In a case brought on a matter of a minor found in possession of a firearm during a routine traffic stop, the Supreme Court of the State of Washington has ruled, by a commanding margin, that the 2nd Amendment to the Constitution of the United States most certainly applies to the actions of state governments. From the decision in State c. Sieyes:
Pursuant to Duncan the Second Amendment protects an individual right to bear arms from state interference through the due process clause of the Fourteenth Amendment. This right is necessary to an Anglo-American regime of ordered liberty and fundamental to the American scheme of justice.
While this is a state-level finding (a case before the Supreme Court of the United States is asking the SCOTUS to make a similar ruling at a national level, something supported by a majority of the states’ governments) it is significant for a couple of reasons. First, it is relying on many of the arguments that are being made to the Supreme Court and it views those arguments through the lens of analysis and conclusions made by SCOTUS in the past. It is certainly indicative of the logical assessment of the arguments being advanced there. Second, and probably even more compelling, the WA Supreme Court concluded there was no reason whatsoever that state courts were required to wait for a SCOTUS decision on the matter to make such a determination:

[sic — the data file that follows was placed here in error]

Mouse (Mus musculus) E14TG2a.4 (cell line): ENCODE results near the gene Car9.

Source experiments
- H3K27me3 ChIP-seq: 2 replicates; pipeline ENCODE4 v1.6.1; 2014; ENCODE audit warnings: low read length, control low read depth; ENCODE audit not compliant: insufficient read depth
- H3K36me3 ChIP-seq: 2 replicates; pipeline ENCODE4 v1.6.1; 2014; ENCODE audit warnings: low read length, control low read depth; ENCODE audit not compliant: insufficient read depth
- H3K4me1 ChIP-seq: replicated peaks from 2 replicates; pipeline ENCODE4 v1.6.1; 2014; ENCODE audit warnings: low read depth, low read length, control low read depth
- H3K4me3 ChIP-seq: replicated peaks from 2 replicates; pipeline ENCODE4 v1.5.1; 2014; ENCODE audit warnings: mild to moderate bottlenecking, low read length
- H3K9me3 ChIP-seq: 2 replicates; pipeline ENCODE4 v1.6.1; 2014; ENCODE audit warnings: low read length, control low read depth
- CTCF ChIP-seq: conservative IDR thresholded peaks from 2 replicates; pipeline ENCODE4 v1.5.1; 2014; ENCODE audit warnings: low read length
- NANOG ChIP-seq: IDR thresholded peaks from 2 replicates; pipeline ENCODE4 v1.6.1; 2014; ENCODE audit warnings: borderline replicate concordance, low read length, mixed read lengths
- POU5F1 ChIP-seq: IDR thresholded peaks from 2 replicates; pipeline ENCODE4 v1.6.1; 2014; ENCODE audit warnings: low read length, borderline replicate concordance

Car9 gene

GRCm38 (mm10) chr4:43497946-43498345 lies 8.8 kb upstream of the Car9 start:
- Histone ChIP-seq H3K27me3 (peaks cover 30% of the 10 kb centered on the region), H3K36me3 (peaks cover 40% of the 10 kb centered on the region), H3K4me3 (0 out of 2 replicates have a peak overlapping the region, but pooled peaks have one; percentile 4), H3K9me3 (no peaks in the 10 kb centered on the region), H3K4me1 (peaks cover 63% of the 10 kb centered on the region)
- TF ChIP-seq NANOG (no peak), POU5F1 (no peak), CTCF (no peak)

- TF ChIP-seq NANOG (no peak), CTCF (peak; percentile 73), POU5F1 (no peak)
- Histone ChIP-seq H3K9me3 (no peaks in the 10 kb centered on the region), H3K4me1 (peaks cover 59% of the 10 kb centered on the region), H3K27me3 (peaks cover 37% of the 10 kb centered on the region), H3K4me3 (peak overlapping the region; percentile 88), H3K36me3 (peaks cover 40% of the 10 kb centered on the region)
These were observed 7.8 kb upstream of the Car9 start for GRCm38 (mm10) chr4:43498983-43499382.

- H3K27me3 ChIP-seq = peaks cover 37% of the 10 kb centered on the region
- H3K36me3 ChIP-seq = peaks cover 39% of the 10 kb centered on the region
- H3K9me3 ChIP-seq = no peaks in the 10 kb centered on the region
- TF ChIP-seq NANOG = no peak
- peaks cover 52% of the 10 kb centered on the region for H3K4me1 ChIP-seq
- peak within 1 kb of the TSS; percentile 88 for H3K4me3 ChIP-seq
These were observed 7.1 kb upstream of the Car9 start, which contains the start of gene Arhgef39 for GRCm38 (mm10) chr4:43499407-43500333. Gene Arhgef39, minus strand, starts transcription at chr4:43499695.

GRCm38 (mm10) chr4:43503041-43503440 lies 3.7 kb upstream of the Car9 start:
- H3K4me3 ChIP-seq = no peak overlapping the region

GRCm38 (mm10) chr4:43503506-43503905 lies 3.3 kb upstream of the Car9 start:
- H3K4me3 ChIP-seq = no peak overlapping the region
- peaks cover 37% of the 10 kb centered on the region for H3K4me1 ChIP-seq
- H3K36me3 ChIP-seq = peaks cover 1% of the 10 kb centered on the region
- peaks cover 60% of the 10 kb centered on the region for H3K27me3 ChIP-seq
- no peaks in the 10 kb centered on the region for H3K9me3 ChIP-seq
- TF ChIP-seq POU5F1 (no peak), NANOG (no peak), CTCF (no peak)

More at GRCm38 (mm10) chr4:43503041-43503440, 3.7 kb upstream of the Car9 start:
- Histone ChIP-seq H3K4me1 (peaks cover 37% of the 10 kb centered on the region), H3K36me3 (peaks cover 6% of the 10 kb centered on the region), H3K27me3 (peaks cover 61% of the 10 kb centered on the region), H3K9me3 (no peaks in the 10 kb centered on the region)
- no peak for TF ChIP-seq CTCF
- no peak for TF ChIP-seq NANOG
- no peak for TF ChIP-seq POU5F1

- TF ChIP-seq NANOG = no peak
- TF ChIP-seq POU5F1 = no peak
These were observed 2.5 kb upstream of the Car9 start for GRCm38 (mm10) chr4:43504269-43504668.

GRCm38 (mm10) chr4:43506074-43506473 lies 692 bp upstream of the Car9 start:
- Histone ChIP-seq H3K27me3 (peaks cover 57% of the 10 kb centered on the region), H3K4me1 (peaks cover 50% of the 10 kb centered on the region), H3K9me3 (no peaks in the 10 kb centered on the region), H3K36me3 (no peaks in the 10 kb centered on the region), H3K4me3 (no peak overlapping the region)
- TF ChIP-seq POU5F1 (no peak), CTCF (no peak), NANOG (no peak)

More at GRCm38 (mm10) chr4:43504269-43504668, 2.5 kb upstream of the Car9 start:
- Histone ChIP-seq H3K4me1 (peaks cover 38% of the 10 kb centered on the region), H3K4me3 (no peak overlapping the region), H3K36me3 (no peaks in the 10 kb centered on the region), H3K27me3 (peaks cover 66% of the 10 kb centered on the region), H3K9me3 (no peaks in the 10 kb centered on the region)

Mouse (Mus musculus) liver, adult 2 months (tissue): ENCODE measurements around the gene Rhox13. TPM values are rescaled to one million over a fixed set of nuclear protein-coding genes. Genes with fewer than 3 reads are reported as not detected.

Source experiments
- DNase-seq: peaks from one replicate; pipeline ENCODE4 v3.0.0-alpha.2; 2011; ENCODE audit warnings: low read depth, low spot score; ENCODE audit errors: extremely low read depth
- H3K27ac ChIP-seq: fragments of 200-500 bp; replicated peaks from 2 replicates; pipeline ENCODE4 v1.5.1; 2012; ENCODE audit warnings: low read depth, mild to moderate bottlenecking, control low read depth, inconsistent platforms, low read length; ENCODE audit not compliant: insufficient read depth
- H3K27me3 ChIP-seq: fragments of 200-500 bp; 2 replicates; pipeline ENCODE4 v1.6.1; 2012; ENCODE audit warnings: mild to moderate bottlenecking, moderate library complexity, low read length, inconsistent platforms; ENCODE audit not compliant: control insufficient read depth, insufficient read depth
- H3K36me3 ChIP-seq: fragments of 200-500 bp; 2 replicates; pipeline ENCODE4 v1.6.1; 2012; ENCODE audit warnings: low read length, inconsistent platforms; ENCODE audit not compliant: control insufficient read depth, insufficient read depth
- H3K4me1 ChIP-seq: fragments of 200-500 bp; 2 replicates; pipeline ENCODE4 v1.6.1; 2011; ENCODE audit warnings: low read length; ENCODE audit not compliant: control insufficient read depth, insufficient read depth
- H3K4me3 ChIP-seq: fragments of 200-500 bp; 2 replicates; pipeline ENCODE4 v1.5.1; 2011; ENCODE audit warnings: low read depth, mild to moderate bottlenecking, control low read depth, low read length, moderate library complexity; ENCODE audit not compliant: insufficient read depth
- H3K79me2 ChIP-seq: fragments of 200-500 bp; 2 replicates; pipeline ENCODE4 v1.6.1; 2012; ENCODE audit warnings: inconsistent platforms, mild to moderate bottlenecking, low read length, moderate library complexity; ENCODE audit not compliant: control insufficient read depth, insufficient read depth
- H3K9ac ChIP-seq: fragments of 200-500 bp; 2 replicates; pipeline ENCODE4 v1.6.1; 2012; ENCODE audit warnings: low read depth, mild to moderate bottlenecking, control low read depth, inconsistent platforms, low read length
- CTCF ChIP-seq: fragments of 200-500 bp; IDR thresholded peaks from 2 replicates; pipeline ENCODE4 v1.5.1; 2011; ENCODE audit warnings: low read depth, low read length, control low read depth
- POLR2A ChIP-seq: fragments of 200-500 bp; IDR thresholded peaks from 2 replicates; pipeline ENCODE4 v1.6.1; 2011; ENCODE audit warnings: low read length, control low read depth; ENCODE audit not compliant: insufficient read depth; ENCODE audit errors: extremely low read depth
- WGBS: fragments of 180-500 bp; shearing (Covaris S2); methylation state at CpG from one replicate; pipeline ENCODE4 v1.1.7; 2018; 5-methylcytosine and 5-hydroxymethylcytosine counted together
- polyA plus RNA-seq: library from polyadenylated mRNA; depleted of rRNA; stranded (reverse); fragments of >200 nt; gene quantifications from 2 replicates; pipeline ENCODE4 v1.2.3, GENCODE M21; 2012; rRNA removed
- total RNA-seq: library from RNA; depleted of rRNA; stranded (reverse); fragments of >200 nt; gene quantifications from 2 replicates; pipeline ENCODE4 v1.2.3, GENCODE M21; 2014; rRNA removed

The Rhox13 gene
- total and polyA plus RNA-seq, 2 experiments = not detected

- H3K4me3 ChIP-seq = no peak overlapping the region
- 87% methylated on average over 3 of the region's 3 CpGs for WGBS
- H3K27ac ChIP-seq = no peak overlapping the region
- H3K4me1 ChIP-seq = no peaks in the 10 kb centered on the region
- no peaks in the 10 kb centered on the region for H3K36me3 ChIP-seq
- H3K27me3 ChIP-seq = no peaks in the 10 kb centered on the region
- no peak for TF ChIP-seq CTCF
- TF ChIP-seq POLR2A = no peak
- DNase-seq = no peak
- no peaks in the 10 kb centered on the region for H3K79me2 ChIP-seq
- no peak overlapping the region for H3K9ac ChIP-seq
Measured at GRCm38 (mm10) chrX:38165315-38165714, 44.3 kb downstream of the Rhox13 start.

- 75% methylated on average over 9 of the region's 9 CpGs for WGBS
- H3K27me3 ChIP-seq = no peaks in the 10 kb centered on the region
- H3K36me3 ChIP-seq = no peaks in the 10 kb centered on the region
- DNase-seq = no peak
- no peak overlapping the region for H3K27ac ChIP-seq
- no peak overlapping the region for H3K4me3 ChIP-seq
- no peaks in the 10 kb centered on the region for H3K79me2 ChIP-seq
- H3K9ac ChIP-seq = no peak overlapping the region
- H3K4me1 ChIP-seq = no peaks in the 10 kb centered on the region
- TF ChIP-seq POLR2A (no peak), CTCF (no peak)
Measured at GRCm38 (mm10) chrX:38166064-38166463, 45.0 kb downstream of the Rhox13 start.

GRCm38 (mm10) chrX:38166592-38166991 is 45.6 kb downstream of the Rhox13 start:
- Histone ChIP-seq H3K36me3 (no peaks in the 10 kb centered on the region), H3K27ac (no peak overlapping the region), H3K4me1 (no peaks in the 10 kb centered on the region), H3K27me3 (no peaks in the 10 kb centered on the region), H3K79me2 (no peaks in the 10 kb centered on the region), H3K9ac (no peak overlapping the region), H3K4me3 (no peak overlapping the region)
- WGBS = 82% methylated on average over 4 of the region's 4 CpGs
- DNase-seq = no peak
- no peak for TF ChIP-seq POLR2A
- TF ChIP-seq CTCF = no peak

Although the Heller Court did not expressly consider incorporation of the right to bear arms, “that need not stop the rest of us.” Sanford Levinson, Comment, The Embarrassing Second Amendment, 99 Yale L.J. 637, 653-54 (1989). Lower courts need not wait for the Supreme Court to apply Duncan; the Constitution is the rule of all courts — both state and federal judiciaries wield power to strike down unconstitutional government acts. 7 U.S. Const. art. VI, cl. 2; Nelson Lund, Anticipating Second Amendment Incorporation: The Role of Inferior Courts, 59 Syracuse L. Rev. 185 (2008). We must ourselves determine whether the Second Amendment is incorporated.
Emphasis mine. There is certainly no rule that says that a State may not consider provisions of the US Constitution to be incorporated against its own actions unless SCOTUS says it is. It may not disregard such a finding by SCOTUS and consider a provision held incorporated as not being incorporated, of course. But there’s nothing that says it can’t hold itself to the federal-level standard if it finds such to be lawful and compelling. This is what WA did in this case. I applaud their actions and analysis and I look forward to seeing this play out in the Supreme Court case later this year.